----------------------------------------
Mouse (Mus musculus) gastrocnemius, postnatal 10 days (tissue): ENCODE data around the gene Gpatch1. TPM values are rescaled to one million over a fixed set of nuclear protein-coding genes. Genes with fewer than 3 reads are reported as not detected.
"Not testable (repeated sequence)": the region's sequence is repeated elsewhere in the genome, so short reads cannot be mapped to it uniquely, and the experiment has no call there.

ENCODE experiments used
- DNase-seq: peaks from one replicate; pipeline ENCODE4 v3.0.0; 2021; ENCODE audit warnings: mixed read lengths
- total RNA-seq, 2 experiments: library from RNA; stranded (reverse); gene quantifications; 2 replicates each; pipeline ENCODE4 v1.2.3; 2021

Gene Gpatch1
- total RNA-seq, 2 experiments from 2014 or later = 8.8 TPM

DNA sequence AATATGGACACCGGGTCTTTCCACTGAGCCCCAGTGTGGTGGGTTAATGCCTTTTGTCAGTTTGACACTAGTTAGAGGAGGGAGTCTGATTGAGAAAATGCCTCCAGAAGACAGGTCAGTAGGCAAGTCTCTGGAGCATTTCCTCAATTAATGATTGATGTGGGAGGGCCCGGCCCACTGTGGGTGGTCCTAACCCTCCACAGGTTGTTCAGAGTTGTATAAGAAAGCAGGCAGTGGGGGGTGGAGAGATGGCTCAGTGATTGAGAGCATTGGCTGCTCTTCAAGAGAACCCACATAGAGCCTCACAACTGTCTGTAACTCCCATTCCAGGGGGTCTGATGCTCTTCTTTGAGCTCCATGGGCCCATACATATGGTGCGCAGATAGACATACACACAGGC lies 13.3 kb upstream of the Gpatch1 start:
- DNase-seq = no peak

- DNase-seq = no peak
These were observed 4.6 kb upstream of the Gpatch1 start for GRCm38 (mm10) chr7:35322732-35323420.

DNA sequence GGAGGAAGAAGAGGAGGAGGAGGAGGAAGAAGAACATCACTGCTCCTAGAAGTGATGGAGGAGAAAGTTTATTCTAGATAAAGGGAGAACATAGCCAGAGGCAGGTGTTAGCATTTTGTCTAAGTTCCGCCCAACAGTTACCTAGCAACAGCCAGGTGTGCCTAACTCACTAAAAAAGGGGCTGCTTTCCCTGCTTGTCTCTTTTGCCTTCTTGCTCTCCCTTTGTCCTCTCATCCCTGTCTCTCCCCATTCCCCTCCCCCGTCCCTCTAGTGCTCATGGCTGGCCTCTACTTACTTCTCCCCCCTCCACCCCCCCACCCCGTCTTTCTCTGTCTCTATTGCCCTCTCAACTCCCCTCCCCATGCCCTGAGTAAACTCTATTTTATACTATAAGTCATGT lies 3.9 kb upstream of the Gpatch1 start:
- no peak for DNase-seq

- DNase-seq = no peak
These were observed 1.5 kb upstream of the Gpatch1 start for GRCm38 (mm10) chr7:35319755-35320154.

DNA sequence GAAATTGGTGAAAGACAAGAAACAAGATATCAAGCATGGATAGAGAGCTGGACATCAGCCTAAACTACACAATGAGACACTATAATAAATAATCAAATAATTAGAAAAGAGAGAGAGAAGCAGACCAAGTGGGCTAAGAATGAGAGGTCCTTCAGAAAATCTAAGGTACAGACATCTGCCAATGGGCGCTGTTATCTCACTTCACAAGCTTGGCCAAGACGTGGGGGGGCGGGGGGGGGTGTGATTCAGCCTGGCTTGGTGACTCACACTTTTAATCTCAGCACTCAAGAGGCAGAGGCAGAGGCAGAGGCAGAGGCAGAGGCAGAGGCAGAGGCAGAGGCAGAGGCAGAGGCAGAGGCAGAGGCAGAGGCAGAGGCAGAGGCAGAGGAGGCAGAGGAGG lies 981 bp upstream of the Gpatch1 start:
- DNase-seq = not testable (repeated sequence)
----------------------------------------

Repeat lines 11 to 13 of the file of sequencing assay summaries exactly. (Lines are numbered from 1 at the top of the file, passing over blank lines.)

These were observed 4.6 kb upstream of the Gpatch1 start for GRCm38 (mm10) chr7:35322732-35323420.

DNA sequence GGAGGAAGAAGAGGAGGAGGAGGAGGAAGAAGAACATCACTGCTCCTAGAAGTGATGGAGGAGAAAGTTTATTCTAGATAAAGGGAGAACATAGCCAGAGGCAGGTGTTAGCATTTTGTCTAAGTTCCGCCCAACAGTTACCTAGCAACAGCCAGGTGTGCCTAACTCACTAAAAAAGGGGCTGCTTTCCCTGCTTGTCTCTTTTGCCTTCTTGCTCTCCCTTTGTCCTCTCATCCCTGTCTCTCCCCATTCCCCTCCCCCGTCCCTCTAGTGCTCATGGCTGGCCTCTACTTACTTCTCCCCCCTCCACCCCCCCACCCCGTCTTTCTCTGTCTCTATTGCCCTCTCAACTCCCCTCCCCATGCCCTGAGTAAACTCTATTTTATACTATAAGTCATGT lies 3.9 kb upstream of the Gpatch1 start:
- no peak for DNase-seq